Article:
A “patient positioning assembly” specially designed for this study has been constructed to assure standardization of patient positioning during photographing, together with maintaining the same position at different views. Moreover, further standardization was assured by taking the patients’ photographs in the “Natural Head Position” as reported by previous studies [17-21]. This was guaranteed by the aid of the cephalostat in the patient positioning assembly.
Photographs at five different views were taken for each patient; frontal at rest, profile at rest (right), 45 degrees at rest (right), profile at rest (left) and 45 degrees at rest (left); to construct full facial image. Previous studies, which focused on facial analysis and manipulation of facial features to evaluate perception, depended only on 2D images whether profile photographs [17-24], threequarter- view, smiling and non-smiling facial photographs , while Seager et al., (2008)  used 3d MD camera capture system to capture full facial images from ear to ear and under the chin.
The results of the current study showed excellent agreement between the actual facial measurements and the constructed 3D model in all measurements of the (FFFA) except for the “Interpupillary width”. This could be due to the difficulty in taking this measurement without the patient moving his eyes.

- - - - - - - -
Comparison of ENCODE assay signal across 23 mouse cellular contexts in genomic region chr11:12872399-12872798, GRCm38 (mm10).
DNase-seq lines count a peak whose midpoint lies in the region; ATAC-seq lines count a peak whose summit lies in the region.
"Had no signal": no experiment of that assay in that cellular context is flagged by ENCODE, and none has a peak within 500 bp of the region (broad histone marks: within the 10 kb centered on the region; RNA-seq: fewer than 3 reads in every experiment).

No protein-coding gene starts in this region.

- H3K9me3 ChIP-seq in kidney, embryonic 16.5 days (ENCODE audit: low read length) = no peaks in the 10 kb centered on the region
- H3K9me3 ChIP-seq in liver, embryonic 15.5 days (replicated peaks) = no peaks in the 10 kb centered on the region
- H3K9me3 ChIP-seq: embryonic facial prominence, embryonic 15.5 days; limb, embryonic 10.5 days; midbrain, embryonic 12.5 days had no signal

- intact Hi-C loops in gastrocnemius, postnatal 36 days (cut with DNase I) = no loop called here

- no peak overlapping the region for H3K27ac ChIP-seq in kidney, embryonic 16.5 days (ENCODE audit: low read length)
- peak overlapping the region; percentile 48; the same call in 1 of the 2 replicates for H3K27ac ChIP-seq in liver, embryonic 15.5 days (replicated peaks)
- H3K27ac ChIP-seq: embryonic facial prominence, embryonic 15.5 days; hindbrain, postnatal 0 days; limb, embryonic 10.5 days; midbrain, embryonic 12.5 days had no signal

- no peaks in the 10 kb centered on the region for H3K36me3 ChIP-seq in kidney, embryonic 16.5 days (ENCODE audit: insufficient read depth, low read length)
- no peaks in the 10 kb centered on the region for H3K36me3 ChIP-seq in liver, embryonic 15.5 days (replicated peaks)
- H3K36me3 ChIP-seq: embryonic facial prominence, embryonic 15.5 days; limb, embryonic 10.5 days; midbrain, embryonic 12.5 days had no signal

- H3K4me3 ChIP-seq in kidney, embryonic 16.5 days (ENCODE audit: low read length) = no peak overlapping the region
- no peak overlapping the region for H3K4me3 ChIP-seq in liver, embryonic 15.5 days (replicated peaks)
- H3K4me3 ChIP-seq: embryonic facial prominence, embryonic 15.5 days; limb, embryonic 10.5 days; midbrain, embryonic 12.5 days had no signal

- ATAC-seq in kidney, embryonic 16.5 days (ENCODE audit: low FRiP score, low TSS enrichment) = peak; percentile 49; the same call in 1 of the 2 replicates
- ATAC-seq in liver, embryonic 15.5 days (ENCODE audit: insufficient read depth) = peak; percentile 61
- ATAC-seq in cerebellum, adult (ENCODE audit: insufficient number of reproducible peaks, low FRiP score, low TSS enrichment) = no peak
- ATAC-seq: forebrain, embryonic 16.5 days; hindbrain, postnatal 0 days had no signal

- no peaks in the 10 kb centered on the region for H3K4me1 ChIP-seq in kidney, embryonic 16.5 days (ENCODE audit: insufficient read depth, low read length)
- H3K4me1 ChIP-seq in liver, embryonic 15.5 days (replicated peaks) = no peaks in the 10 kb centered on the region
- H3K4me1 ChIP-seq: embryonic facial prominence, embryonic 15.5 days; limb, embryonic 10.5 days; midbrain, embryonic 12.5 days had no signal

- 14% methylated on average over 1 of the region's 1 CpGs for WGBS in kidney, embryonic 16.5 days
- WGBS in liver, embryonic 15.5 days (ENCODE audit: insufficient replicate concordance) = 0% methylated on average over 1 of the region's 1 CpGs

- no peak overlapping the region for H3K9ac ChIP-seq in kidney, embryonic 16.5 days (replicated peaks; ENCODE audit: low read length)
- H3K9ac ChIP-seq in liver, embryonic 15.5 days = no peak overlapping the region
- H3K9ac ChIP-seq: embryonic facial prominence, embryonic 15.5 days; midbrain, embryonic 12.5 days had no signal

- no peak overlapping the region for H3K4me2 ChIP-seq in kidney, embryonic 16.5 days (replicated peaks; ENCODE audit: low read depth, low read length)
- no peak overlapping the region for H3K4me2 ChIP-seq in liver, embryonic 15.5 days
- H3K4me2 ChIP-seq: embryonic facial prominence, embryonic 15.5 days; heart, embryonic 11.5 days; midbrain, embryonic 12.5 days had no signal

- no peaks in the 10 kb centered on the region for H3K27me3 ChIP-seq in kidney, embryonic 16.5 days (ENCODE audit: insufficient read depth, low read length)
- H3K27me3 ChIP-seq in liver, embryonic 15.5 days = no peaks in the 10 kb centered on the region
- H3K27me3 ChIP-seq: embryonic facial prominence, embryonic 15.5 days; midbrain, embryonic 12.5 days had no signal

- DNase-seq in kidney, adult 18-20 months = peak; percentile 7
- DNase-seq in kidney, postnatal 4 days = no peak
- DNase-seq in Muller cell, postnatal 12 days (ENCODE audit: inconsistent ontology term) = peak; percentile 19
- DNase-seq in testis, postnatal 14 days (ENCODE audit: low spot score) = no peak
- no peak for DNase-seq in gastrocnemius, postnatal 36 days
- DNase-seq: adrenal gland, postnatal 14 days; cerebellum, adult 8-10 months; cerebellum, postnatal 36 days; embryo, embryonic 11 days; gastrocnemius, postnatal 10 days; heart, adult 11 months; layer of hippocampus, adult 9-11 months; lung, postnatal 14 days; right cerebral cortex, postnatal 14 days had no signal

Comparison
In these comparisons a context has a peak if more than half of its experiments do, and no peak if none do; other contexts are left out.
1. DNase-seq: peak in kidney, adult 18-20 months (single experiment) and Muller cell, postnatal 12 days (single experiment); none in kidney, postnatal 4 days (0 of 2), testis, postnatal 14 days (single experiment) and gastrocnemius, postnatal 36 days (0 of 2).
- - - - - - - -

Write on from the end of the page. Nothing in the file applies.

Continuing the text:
Despite the fact that all measurements had excellent agreement yet two of them were highly accurate than others and had greater reproducibility, these were the “Mouth width” and the “Inter-canthus width”. Accordingly, the technique used in the current study was reliable especially at the oral and circum-oral region.
As regards the (LFFA), results showed as well that excellent agreement was achieved for all measurements except for the “Frontal prominence”, which was surprising and unexpected, as the points were marked on the patients’ faces. But this could be explained by the fact that the tragus is a soft movable tissue and could have been moved by pressure from the outside caliber used during measurements.
Inter-observer difference was tested, and showed that good agreement was found for all (FFFA), and (LFFA) of all patients, except for the “Inter-pupillary” and “Frontal prominence” measurements. This was predictable because measurements were taken by both observers without marking the points in advance, together with the difficulty in registering the “Inter-pupillary” width due to frequent eye mobility.
Based on the results of the current study, the presented technique proved to be an accurate, reproducible and economic method for 3D model construction.